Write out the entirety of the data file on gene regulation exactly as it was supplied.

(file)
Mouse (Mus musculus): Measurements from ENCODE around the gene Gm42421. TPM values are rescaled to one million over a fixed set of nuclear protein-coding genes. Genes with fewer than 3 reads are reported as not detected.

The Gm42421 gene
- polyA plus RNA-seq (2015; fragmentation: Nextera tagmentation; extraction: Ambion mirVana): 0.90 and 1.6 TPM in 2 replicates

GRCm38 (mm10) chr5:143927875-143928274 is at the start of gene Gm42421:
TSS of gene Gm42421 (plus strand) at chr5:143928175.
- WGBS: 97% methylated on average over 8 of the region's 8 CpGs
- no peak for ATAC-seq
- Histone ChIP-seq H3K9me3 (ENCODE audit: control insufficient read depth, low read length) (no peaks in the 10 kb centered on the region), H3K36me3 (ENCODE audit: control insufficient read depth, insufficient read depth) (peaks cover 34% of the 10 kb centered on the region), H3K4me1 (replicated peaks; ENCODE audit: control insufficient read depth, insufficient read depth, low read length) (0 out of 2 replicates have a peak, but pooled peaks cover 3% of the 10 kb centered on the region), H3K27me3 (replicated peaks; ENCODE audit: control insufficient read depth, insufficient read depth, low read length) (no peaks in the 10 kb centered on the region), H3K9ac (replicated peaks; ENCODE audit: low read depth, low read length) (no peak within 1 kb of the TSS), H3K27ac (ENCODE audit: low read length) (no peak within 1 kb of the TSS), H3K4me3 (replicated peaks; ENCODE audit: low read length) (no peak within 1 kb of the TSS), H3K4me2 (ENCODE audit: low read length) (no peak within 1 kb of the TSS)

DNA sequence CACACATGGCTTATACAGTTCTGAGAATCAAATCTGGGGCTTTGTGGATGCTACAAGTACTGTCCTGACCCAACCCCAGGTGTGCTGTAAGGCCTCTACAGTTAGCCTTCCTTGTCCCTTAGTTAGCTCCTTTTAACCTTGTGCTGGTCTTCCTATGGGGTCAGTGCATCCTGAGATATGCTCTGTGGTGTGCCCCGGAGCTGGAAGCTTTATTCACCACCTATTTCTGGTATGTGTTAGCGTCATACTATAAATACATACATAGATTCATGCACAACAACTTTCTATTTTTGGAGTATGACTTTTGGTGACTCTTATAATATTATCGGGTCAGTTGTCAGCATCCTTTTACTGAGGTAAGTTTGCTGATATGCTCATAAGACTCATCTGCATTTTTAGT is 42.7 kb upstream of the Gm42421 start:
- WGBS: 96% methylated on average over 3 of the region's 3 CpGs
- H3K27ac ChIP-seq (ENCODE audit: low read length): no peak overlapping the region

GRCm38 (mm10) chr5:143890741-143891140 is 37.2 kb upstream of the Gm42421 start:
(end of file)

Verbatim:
Mouse (Mus musculus): Measurements from ENCODE around the gene Gm42421. TPM values are rescaled to one million over a fixed set of nuclear protein-coding genes. Genes with fewer than 3 reads are reported as not detected.

The Gm42421 gene
- polyA plus RNA-seq (2015; fragmentation: Nextera tagmentation; extraction: Ambion mirVana): 0.90 and 1.6 TPM in 2 replicates

GRCm38 (mm10) chr5:143927875-143928274 is at the start of gene Gm42421:
TSS of gene Gm42421 (plus strand) at chr5:143928175.
- WGBS: 97% methylated on average over 8 of the region's 8 CpGs
- no peak for ATAC-seq
- Histone ChIP-seq H3K9me3 (ENCODE audit: control insufficient read depth, low read length) (no peaks in the 10 kb centered on the region), H3K36me3 (ENCODE audit: control insufficient read depth, insufficient read depth) (peaks cover 34% of the 10 kb centered on the region), H3K4me1 (replicated peaks; ENCODE audit: control insufficient read depth, insufficient read depth, low read length) (0 out of 2 replicates have a peak, but pooled peaks cover 3% of the 10 kb centered on the region), H3K27me3 (replicated peaks; ENCODE audit: control insufficient read depth, insufficient read depth, low read length) (no peaks in the 10 kb centered on the region), H3K9ac (replicated peaks; ENCODE audit: low read depth, low read length) (no peak within 1 kb of the TSS), H3K27ac (ENCODE audit: low read length) (no peak within 1 kb of the TSS), H3K4me3 (replicated peaks; ENCODE audit: low read length) (no peak within 1 kb of the TSS), H3K4me2 (ENCODE audit: low read length) (no peak within 1 kb of the TSS)

DNA sequence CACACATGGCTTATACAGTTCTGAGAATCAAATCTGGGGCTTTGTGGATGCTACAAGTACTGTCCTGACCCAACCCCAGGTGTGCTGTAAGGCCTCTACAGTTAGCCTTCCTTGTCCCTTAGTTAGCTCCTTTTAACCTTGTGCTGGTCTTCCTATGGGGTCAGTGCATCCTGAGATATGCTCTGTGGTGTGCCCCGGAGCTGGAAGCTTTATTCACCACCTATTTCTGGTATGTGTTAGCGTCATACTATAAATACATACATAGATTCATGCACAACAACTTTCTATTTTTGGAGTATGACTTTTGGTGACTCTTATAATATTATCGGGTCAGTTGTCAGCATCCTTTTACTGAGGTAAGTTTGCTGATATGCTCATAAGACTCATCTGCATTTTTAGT is 42.7 kb upstream of the Gm42421 start:
- WGBS: 96% methylated on average over 3 of the region's 3 CpGs
- H3K27ac ChIP-seq (ENCODE audit: low read length): no peak overlapping the region

GRCm38 (mm10) chr5:143890741-143891140 is 37.2 kb upstream of the Gm42421 start: